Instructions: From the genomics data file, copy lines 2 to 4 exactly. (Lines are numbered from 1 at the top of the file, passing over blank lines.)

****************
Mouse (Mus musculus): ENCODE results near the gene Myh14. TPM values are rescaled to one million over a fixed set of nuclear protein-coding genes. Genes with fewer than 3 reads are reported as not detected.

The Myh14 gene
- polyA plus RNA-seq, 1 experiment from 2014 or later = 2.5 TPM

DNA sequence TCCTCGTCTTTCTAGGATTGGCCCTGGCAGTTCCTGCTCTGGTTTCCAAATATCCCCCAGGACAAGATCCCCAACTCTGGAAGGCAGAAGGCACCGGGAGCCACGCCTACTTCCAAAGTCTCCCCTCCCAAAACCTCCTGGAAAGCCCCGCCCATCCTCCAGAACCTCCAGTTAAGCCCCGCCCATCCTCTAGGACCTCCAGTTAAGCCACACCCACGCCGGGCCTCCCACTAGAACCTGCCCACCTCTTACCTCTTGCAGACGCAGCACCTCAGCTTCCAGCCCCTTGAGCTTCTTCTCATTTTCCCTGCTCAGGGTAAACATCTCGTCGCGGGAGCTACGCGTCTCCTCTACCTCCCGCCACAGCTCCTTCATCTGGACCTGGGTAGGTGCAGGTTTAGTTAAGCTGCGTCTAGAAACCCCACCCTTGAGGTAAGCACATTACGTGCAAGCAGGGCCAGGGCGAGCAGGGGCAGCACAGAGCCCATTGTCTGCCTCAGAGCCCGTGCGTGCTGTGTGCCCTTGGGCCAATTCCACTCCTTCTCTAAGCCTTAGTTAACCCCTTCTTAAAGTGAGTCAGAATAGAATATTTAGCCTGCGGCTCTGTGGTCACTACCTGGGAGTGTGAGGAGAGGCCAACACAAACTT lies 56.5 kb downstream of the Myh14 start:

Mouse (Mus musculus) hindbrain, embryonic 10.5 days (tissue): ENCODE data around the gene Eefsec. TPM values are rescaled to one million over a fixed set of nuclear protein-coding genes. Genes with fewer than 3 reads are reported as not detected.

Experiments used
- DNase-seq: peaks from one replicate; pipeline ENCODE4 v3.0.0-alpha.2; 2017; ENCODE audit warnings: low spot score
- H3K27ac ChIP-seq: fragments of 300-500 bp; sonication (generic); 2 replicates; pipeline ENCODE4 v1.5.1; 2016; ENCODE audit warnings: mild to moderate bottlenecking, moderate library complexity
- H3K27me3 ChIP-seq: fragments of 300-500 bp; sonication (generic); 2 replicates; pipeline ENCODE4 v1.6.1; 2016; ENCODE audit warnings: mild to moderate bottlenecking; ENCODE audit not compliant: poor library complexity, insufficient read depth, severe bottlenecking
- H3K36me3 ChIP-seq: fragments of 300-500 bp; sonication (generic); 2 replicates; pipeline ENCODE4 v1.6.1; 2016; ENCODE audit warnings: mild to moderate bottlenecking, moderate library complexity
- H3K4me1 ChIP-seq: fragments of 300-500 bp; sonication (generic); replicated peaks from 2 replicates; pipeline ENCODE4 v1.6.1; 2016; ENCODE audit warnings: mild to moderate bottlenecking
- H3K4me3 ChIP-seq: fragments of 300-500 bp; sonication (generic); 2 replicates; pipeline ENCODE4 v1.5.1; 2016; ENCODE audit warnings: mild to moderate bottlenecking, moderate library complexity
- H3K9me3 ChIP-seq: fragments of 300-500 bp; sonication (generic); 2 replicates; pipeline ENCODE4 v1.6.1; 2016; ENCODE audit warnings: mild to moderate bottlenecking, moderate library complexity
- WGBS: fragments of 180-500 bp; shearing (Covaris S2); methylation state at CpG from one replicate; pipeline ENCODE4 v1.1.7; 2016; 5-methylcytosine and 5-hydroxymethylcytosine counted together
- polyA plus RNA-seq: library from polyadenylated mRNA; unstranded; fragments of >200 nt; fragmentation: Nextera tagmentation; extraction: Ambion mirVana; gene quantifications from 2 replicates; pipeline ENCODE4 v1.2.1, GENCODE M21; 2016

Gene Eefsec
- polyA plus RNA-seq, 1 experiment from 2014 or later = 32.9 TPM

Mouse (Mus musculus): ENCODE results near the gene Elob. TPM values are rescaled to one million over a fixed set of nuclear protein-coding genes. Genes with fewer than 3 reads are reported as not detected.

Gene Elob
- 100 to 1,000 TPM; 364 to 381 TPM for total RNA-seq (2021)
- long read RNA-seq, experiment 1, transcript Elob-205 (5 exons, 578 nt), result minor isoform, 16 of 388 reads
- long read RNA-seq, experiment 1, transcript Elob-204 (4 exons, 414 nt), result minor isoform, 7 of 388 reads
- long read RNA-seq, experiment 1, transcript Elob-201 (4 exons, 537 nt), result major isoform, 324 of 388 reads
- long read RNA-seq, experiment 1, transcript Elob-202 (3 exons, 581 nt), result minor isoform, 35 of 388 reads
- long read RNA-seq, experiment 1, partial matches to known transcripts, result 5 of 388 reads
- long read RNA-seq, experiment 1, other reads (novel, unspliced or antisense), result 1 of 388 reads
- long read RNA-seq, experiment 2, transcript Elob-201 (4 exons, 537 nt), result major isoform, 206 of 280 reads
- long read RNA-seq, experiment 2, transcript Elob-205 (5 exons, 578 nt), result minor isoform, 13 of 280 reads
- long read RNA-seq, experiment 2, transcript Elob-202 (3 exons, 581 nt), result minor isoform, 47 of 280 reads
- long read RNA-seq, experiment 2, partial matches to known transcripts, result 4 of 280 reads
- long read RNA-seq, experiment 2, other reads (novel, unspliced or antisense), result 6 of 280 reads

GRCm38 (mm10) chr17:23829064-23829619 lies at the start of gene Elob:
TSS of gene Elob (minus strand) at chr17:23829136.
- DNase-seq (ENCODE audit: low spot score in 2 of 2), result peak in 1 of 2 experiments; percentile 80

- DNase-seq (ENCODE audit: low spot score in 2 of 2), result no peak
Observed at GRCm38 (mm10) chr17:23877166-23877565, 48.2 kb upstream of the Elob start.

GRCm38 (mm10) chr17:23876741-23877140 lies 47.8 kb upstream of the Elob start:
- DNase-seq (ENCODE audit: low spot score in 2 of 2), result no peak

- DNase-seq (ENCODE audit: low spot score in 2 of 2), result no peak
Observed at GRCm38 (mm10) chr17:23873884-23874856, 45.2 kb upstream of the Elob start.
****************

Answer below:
The Myh14 gene
- polyA plus RNA-seq, 1 experiment from 2014 or later = 2.5 TPM

DNA sequence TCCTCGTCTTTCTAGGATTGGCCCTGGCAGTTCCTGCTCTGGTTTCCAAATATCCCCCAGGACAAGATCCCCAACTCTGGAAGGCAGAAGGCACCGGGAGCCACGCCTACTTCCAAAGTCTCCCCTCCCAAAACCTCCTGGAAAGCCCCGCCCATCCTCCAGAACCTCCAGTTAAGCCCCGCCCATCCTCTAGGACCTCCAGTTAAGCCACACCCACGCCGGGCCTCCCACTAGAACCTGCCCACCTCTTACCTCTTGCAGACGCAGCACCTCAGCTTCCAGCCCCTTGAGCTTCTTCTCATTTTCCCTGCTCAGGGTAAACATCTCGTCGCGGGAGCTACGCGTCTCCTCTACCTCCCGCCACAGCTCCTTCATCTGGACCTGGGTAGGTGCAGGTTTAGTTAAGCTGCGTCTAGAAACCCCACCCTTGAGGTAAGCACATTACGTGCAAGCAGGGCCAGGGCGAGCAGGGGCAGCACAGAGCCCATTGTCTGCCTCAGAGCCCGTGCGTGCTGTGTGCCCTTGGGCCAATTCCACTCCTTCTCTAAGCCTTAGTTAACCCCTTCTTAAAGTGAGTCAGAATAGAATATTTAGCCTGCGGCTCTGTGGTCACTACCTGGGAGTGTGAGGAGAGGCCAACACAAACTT lies 56.5 kb downstream of the Myh14 start: